Monday, January 23, 2023

Monday Night Links

  • In the October 2022 version of the FAA Guide for Aviation Medical Examiners, the FAA quietly widened the EKG parameters beyond the normal range (from a PR max of .2 to unlimited). And they didn’t widen the range by a little. They widened it by a lot. It was done after the vaccine rollout. This is extraordinary. They did it hoping nobody would notice. It worked for a while. Nobody caught it. But you can’t hide these things for long. This is a tacit admission from the US government that the COVID vaccine has damaged the hearts of our pilots. Not just a few pilots. A lot of pilots and a lot of damage. The cardiac harm of course is not limited to pilots. My best guess right now is that over 50M Americans sustained some amount of heart damage from the shot. [Steve Kirsch]
  • I believe that monetary policy should continue to tighten, but using a comparison I employed in a speech a couple months ago, the view from the cockpit is very different at 30,000 feet than it is close to the ground. When the FOMC began raising the federal funds rate last spring from near zero, it made sense to move quickly. But after front-loading monetary policy tightening, with many unprecedented 75 basis point hikes in the federal funds rate target, by early December I believed the policy stance was slightly restrictive, and I supported a decision by the Committee to hike by a still considerable 50 basis points.2 To return to the airplane image, after climbing steeply and using monetary policy to significantly raise interest rates throughout the economy, it was apparent to me that it was time to slow, but not halt, the rate of ascent. And in keeping with this logic and based on the data in hand at this moment, there appears to be little turbulence ahead, so I currently favor a 25-basis point increase at the FOMC's next meeting at the end of this month. [Governor Christopher J. Waller]
  • Federal Reserve officials are preparing to slow interest-rate increases for the second straight meeting and debate how much higher to raise them after gaining more confidence inflation will ease further this year. [WSJ]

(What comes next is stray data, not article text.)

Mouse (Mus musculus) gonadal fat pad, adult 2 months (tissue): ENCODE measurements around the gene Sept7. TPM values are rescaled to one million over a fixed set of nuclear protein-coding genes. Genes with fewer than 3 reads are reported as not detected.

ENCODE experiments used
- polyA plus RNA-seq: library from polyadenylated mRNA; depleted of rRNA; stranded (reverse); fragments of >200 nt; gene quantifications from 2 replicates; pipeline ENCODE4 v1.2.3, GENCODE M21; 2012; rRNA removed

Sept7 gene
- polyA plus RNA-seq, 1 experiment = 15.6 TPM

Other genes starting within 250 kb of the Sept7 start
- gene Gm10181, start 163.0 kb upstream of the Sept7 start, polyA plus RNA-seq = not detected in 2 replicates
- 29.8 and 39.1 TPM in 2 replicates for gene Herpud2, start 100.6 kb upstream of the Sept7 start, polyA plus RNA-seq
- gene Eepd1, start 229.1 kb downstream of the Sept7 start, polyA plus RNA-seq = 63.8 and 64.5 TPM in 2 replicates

• There are three categories of securities about which you will be asked to render a verdict on damages: (1) Tesla common stock, (2) Tesla convertible bonds, and (3) Tesla stock options. A stock option is a financial instrument that gives its buyer (known as the option holder) the right, but not the obligation, to buy or sell stock at a predetermined price at or until a specified date and time in the future. The price of a stock option is primarily determined by two factors: the price of the stock at the time the option is purchased and the implied volatility of the stock. Implied volatility is the market’s forecast of a likely movement in a security’s price. You will be asked to determine the amount, if any, by which the prices for Tesla common stock and convertible bonds were artificially inflated by the misrepresentations on which you based your finding of a 10(b)-5 Claim for each day during the Class Period. You will also be asked to determine what the levels of implied volatility for each Tesla stock option would have been for each option maturity bought or sold during the Class Period “but for” the misrepresentations. Plaintiff bears the burden of proving that the misrepresentations caused a change to the implied volatility for each option maturity on each day of the Class Period. The Court will use your determinations of price inflation and implied volatility to calculate the damages suffered by Plaintiff and the Class in connection with purchases and sales of Tesla securities during the Class Period. [In Re Tesla Inc. Securities Litigation]